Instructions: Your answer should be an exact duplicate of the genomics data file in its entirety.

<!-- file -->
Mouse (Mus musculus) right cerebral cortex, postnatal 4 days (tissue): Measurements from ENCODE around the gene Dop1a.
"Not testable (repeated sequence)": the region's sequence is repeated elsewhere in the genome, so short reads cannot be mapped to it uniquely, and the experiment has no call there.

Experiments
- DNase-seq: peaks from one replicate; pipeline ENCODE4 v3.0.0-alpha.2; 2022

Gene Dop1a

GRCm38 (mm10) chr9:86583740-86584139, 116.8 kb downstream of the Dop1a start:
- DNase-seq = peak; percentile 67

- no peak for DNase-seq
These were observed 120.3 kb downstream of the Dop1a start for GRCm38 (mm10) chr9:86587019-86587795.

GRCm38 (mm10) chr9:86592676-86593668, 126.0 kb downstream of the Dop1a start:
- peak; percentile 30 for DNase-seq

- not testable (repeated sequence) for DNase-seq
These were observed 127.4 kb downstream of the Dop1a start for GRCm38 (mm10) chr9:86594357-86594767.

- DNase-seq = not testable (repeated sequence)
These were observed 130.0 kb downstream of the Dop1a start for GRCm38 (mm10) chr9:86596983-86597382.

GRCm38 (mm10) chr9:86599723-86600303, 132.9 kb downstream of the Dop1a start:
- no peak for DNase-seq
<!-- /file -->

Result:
Mouse (Mus musculus) right cerebral cortex, postnatal 4 days (tissue): Measurements from ENCODE around the gene Dop1a.
"Not testable (repeated sequence)": the region's sequence is repeated elsewhere in the genome, so short reads cannot be mapped to it uniquely, and the experiment has no call there.

Experiments
- DNase-seq: peaks from one replicate; pipeline ENCODE4 v3.0.0-alpha.2; 2022

Gene Dop1a

GRCm38 (mm10) chr9:86583740-86584139, 116.8 kb downstream of the Dop1a start:
- DNase-seq = peak; percentile 67

- no peak for DNase-seq
These were observed 120.3 kb downstream of the Dop1a start for GRCm38 (mm10) chr9:86587019-86587795.

GRCm38 (mm10) chr9:86592676-86593668, 126.0 kb downstream of the Dop1a start:
- peak; percentile 30 for DNase-seq

- not testable (repeated sequence) for DNase-seq
These were observed 127.4 kb downstream of the Dop1a start for GRCm38 (mm10) chr9:86594357-86594767.

- DNase-seq = not testable (repeated sequence)
These were observed 130.0 kb downstream of the Dop1a start for GRCm38 (mm10) chr9:86596983-86597382.

GRCm38 (mm10) chr9:86599723-86600303, 132.9 kb downstream of the Dop1a start:
- no peak for DNase-seq